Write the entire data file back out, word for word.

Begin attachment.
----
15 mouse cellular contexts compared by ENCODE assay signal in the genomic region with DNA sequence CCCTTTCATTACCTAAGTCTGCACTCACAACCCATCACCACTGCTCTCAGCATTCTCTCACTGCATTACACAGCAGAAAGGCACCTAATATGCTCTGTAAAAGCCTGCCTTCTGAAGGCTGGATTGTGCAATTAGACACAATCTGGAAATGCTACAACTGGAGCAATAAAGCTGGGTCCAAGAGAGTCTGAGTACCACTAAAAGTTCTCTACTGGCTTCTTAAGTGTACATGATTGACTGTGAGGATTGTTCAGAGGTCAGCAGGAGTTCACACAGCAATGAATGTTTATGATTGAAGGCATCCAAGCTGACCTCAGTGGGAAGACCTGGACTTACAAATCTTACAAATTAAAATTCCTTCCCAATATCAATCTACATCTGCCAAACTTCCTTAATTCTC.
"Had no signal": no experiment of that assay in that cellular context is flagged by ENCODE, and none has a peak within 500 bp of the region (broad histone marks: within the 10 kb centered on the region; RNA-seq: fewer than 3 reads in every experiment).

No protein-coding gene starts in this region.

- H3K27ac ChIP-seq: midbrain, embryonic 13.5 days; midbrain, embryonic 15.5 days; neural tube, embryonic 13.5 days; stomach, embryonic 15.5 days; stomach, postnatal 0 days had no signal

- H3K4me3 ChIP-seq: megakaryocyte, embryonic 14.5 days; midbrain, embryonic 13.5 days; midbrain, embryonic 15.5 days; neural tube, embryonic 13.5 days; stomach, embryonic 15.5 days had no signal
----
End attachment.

15 mouse cellular contexts compared by ENCODE assay signal in the genomic region with DNA sequence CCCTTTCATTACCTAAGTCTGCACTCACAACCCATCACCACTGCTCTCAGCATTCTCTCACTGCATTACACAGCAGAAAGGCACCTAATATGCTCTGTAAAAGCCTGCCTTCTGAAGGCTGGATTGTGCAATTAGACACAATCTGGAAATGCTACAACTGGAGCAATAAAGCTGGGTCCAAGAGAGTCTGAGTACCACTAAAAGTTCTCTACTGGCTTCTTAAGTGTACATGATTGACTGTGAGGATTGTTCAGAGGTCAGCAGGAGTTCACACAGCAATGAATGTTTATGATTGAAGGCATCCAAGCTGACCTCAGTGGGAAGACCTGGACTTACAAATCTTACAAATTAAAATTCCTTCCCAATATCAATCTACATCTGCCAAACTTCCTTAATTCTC.
"Had no signal": no experiment of that assay in that cellular context is flagged by ENCODE, and none has a peak within 500 bp of the region (broad histone marks: within the 10 kb centered on the region; RNA-seq: fewer than 3 reads in every experiment).

No protein-coding gene starts in this region.

- H3K27ac ChIP-seq: midbrain, embryonic 13.5 days; midbrain, embryonic 15.5 days; neural tube, embryonic 13.5 days; stomach, embryonic 15.5 days; stomach, postnatal 0 days had no signal

- H3K4me3 ChIP-seq: megakaryocyte, embryonic 14.5 days; midbrain, embryonic 13.5 days; midbrain, embryonic 15.5 days; neural tube, embryonic 13.5 days; stomach, embryonic 15.5 days had no signal